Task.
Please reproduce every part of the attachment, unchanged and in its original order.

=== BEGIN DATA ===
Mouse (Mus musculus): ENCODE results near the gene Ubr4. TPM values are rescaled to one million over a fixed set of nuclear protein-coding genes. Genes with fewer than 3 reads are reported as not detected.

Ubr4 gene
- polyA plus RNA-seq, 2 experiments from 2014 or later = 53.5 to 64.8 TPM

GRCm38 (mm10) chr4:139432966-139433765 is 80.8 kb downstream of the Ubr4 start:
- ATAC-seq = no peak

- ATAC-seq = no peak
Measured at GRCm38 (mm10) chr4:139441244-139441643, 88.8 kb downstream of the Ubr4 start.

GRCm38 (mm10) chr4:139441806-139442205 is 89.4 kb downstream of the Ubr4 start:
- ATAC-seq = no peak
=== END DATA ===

Mouse (Mus musculus): ENCODE results near the gene Ubr4. TPM values are rescaled to one million over a fixed set of nuclear protein-coding genes. Genes with fewer than 3 reads are reported as not detected.

Ubr4 gene
- polyA plus RNA-seq, 2 experiments from 2014 or later = 53.5 to 64.8 TPM

GRCm38 (mm10) chr4:139432966-139433765 is 80.8 kb downstream of the Ubr4 start:
- ATAC-seq = no peak

- ATAC-seq = no peak
Measured at GRCm38 (mm10) chr4:139441244-139441643, 88.8 kb downstream of the Ubr4 start.

GRCm38 (mm10) chr4:139441806-139442205 is 89.4 kb downstream of the Ubr4 start:
- ATAC-seq = no peak